Alex Shi is a Boston University broadcast journalism graduate student. She is originally from northeast China. Her family now lives in Beijing. Shi came here one year ago to study journalism.
Carolyn Bick: So, what did you expect to find in America, when you first came over here a year ago?
Alex Shi: I knew I would have a lot more male attention. [Laughs]
I wanted to be the best of the Chinese group. I thought I have a better personality, more easygoing, easier to reach out to. I didn’t really have an expectation in terms of getting a best American friend. I just had a goal of being the top in my own group in my field of studying.
Personal relationship-wise … for some of the really stupid things that happened, I didn’t expect those to happen. I don’t know what I was expecting when I first came here.
CB: What about what you would find in America? What did you think you would hear, taste, or see?
AS: I don’t know. I lived a really internationalized life in Beijing. I didn’t have too much of a culture shock. I wouldn’t have to adjust myself to the life here. That I knew.
It’s really just the loneliness that caught me by surprise. I never thought I would be alone. I never thought I would be as lonely as I was.
CB: Can you tell me about coming here?
AS: I set my expectation rate very low. I knew it was going to be hard. I knew academic-wise, there was going to be a lot of challenges. I knew about discrimination, like racism.
I was very clear that I was not going to the States to have a perfect life. I might be able to have a perfect life, but I need to earn it, and that’s going to be hard.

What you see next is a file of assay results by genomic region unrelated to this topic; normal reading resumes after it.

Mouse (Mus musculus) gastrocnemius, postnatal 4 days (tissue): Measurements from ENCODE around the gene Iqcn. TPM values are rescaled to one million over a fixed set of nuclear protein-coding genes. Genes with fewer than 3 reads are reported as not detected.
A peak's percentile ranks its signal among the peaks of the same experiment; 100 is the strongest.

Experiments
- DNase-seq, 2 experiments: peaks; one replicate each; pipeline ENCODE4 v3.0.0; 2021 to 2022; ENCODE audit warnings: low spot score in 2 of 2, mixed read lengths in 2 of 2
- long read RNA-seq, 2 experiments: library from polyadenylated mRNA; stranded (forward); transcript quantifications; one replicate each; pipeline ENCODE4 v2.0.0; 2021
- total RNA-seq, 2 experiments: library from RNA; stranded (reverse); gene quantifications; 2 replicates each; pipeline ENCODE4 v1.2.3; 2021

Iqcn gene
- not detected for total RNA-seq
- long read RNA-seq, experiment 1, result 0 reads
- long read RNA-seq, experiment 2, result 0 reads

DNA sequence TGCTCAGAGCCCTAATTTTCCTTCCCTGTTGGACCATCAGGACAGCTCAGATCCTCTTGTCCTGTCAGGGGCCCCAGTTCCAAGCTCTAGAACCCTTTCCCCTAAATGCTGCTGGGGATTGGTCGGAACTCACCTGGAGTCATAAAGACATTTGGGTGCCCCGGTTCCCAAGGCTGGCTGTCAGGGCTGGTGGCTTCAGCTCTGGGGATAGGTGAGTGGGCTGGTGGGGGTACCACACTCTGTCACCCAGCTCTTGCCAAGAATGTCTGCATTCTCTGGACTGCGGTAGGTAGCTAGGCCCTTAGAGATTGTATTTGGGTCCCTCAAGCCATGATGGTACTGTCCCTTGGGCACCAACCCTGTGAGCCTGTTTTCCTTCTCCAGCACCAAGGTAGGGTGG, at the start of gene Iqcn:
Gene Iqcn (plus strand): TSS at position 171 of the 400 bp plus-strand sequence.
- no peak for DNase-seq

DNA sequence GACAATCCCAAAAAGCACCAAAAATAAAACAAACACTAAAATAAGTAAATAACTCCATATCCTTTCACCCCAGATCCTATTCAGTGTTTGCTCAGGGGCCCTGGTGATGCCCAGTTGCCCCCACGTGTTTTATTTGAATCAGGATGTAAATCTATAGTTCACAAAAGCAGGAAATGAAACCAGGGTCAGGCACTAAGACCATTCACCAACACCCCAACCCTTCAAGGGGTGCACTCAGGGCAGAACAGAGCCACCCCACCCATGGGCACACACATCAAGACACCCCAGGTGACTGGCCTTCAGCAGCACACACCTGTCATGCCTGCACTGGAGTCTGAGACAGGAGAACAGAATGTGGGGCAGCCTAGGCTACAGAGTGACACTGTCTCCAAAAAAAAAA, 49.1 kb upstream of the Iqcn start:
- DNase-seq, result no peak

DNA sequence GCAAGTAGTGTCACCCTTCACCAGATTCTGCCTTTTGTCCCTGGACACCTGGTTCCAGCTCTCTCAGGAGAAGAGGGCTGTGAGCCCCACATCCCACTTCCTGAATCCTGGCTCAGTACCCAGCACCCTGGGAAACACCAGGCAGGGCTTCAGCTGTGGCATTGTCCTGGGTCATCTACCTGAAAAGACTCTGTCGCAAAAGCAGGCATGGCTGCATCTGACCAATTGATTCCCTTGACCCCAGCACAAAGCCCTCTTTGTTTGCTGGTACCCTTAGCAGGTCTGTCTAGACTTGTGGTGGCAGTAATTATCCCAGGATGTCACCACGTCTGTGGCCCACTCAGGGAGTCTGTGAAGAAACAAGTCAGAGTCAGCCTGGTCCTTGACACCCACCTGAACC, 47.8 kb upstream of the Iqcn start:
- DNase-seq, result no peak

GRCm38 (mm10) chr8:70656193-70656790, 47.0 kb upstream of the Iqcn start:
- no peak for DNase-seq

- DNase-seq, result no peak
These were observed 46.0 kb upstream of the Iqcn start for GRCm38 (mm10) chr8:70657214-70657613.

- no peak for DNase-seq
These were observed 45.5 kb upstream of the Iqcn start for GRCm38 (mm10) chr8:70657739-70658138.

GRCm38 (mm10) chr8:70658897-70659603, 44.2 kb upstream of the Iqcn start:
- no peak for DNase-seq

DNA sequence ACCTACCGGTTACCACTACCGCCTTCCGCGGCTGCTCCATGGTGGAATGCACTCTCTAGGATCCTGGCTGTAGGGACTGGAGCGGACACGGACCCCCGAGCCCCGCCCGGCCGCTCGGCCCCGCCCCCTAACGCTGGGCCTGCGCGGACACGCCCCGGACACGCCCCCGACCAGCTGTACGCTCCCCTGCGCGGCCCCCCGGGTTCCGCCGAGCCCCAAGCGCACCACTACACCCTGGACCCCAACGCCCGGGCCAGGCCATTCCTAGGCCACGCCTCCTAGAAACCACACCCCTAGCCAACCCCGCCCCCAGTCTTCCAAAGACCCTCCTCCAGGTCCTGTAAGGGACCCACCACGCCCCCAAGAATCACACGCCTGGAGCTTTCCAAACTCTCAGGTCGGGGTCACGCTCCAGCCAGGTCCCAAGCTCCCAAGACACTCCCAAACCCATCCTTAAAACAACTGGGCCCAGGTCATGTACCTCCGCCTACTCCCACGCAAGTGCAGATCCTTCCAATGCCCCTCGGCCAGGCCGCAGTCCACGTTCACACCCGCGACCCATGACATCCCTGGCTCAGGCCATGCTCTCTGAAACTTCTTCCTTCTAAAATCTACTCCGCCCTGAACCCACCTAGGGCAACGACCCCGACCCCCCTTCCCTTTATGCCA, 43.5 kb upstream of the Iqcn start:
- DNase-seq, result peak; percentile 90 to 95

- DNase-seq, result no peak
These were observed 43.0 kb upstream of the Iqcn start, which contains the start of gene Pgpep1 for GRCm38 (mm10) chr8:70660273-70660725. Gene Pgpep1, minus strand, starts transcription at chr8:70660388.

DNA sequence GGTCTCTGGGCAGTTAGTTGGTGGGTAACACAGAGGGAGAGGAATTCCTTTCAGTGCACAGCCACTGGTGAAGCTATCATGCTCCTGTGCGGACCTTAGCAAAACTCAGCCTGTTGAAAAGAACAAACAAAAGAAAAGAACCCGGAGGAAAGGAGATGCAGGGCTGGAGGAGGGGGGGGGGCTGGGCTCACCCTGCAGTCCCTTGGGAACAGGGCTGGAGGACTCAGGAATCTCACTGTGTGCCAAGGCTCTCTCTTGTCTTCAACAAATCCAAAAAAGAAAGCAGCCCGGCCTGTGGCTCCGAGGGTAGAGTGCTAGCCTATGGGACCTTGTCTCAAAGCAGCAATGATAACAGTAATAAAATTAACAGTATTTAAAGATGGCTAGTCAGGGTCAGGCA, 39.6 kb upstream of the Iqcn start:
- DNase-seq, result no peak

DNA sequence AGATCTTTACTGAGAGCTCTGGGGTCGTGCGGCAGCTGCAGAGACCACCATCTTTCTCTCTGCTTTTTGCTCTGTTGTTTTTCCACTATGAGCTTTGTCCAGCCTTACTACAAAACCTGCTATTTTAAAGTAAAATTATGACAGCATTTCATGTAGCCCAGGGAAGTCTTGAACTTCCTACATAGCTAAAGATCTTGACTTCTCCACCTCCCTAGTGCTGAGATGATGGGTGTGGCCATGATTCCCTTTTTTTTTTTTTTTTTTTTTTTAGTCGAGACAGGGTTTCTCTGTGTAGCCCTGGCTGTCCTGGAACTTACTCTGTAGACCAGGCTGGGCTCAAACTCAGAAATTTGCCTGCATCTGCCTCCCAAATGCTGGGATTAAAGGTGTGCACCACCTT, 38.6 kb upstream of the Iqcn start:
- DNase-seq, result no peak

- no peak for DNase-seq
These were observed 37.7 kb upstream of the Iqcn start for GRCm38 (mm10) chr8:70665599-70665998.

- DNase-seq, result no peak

When school started, I felt clueless in the beginning. Although I had worked with CNN in Beijing, I was a news assistant. I didn’t really know much about broadcast news. Also, basic news training -- that’s what I was lacking. Also … I was writing and speaking in my second language. That was hard. And my writing was a lot worse than my spoken English, for some reason. [Laughs.]
My professor had that conversation with me. He was like, “This is something I’ve never seen before. Most of the Chinese students in my class are better at writing than at speaking.”
That was kind of a dump for me. I got a D on one of my first [assignments]. I was so confused! I didn’t know there was [a grade of] ‘D’. I thought it was just, ‘A, B, C, and Fail!’
There are still difficulties and problems, but I’m getting more comfortable … detecting my problems, and then solving them. That’s the process.
Personal relationship … that’s more complicated. I don’t have a conclusion on that. I still get confused sometimes, [with] my American friends. Sometimes, they’ll just sit down and talk to me. Or they want to listen to me. And after that, they’re just gone.